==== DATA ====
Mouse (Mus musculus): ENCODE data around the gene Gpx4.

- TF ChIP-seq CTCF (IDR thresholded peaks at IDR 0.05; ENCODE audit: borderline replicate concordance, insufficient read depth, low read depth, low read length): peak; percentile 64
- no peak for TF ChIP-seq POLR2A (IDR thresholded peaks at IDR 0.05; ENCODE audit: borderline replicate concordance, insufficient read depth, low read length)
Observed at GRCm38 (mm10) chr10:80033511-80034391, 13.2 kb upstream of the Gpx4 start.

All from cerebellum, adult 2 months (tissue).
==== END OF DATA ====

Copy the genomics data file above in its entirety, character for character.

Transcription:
Mouse (Mus musculus): ENCODE data around the gene Gpx4.

- TF ChIP-seq CTCF (IDR thresholded peaks at IDR 0.05; ENCODE audit: borderline replicate concordance, insufficient read depth, low read depth, low read length): peak; percentile 64
- no peak for TF ChIP-seq POLR2A (IDR thresholded peaks at IDR 0.05; ENCODE audit: borderline replicate concordance, insufficient read depth, low read length)
Observed at GRCm38 (mm10) chr10:80033511-80034391, 13.2 kb upstream of the Gpx4 start.

All from cerebellum, adult 2 months (tissue).